Geology and Ecology of Soils

Nick Bader,
Whitman College


Soils provide nutrients, water and support for growing plants, host an amazing variety of organisms, and even influence global climate. This class will focus on the dynamic systems in soil and on the interactions between soils and larger ecosystem properties. Course topics will include pedogenic processes, agricultural ecosystems, the interpretation of paleosols, and the role of soils in the global biogeochemical cycling of organic carbon and nutrients.

Course URL:
Course Size:

Course Format:
Lecture only

Institution Type:
Private four-year institution, primarily undergraduate

Course Context:

This is a soils course that is listed as a geology course but does not require introductory geology as a prerequisite, nor do any courses require it. The course is elective and not required for any major. In the past the students have primarily been geology, biology, and environmental studies majors (with an occasional economist or poet).

Course Content:

The course is primarily lecture-based, covering topics in soil science and in ecosystem ecology (soil biogeochemistry). The course also includes a group research project worth 40% of the grade. There is one Saturday field trip that is recommended but not required.

Course Goals:

1. I want students to understand soils as dynamic, living systems with complex hierarchies or organisms, not simply as inert media supporting plant growth.
2. I hope that students with farming or gardening inclinations understand enough about the processes occurring in soil to be able to make intelligent management decisions.
3. Students who begin the course with no research experience will gain proficiency in managing a research project, summarizing the results, and presenting the results to other students.

Course Features:

The first two goals are provided by the lectures. The third goal is due to the research project in which small groups of students carry out a research project on two soils on the Whitman campus. Each group uses a different analysis technique available at Whitman but performs the analysis on the same soil as the rest of the course. The students present their results to the rest of the class on the final day of class, and in doing so put together a more complete picture of the two soils.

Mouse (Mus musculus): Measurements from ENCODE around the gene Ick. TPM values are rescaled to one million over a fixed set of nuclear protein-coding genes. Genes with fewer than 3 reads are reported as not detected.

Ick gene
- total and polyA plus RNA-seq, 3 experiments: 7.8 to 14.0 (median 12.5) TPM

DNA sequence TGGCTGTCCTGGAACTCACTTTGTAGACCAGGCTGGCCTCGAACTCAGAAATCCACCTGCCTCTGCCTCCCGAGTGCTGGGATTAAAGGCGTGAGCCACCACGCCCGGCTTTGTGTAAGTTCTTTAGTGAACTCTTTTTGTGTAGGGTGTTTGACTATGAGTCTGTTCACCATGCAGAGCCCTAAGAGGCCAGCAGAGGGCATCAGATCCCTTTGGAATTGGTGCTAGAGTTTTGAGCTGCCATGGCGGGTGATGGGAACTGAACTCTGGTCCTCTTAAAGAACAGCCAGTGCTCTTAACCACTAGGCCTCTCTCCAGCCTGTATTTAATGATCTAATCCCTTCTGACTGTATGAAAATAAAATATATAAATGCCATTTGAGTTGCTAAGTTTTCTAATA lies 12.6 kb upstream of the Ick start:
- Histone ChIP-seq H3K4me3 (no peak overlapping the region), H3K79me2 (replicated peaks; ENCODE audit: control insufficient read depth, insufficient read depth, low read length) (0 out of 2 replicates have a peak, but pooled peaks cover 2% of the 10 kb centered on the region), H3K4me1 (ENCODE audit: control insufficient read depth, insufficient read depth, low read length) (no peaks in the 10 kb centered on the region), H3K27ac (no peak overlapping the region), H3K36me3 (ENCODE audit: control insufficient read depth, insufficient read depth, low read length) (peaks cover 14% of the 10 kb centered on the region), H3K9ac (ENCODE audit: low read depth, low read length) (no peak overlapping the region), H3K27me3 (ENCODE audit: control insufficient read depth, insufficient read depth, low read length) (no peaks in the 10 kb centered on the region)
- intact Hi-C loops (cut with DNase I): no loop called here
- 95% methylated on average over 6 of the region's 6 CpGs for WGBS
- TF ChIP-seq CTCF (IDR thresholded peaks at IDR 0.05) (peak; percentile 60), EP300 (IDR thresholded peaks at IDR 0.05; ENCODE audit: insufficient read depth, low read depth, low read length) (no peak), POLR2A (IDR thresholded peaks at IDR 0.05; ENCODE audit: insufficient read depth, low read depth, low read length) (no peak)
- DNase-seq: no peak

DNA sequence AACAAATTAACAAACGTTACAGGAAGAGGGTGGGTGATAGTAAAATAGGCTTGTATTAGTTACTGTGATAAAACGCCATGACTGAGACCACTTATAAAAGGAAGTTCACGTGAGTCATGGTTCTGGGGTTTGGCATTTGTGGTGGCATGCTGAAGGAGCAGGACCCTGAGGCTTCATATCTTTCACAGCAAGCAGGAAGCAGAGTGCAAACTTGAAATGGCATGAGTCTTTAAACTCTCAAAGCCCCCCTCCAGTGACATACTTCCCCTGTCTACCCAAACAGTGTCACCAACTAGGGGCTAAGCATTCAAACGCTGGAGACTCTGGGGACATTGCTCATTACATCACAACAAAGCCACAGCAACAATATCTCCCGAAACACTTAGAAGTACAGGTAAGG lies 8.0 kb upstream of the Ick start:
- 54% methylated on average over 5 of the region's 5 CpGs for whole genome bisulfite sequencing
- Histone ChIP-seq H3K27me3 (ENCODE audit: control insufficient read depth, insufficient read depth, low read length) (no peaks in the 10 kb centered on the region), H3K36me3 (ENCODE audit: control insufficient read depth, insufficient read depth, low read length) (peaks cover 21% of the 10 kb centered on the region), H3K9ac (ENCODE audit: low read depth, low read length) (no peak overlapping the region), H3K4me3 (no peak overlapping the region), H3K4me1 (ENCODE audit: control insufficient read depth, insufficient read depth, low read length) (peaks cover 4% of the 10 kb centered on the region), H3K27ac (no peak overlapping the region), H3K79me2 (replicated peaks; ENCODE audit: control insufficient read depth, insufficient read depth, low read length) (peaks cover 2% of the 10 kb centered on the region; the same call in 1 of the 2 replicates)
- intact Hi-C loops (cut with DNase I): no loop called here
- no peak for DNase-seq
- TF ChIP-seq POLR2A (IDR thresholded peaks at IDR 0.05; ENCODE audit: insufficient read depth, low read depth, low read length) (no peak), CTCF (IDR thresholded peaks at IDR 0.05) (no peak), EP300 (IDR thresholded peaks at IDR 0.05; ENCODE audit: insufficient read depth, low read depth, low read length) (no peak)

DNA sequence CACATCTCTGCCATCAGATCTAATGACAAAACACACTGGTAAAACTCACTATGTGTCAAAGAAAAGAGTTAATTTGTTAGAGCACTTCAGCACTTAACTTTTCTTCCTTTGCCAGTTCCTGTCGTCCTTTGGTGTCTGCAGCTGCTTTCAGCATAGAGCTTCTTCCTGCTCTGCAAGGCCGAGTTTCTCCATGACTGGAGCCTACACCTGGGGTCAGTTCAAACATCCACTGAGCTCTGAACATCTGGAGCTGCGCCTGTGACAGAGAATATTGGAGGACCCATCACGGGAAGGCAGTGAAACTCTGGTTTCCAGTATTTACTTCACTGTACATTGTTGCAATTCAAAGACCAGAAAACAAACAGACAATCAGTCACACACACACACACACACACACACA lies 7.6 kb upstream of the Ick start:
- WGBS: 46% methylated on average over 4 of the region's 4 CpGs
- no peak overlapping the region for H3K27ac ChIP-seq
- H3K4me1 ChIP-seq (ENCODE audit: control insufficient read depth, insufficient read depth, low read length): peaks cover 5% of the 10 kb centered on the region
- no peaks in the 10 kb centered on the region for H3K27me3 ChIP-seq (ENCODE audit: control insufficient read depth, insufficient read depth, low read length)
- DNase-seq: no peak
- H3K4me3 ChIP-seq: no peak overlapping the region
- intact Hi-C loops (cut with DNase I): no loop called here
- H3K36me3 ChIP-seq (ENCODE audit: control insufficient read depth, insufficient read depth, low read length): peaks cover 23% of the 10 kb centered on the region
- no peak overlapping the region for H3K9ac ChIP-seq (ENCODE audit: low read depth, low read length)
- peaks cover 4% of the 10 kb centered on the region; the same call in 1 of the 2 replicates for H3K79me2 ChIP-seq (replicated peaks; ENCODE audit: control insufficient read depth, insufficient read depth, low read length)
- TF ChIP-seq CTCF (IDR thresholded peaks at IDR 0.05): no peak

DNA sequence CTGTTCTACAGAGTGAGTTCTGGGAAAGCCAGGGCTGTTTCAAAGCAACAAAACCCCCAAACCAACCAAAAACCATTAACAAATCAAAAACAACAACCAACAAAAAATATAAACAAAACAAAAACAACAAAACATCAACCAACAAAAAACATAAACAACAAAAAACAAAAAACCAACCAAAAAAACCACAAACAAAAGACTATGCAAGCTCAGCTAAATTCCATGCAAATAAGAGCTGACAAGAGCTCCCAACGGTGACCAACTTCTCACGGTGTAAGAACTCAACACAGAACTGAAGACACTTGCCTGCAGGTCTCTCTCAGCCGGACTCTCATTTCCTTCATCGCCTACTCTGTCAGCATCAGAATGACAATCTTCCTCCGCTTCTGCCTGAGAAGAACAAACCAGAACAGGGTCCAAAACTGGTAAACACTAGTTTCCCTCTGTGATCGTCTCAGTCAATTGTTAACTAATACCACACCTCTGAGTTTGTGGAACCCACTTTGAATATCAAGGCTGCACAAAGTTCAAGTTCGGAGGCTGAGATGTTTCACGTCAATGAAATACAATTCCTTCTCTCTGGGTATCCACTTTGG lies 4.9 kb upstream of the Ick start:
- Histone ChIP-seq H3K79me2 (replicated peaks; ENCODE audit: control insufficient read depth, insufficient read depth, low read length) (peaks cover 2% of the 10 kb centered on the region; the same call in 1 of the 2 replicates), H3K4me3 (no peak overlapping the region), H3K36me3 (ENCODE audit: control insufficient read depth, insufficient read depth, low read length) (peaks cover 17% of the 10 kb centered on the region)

Course Philosophy:

The lecture-based design fulfills a need at my institution for non-lab based classes appropriate for majors or non-majors. The research project is a sneaky way to give the students hands-on experience without requiring a three-hour time block each week.


I assess the lectures with four exams, evenly distributed throughout the course. The project is assessed on the basis of the student's presentation to the class and on supplementary materials they turn in.


Syllabus for soils class (Acrobat (PDF) 169kB Apr15 13)

Teaching Materials:

Schedule for soils class (Acrobat (PDF) 56kB Apr15 13)
Soils research project (Acrobat (PDF) 73kB Apr15 13)

References and Notes:

Brady and Weil, Elements of the Nature and Properties of Soils
This text is a condensed version of a standard soil science text. It effectively covers the trickier aspects of the soil science part of the course. I also provide supplemental readings for some topics.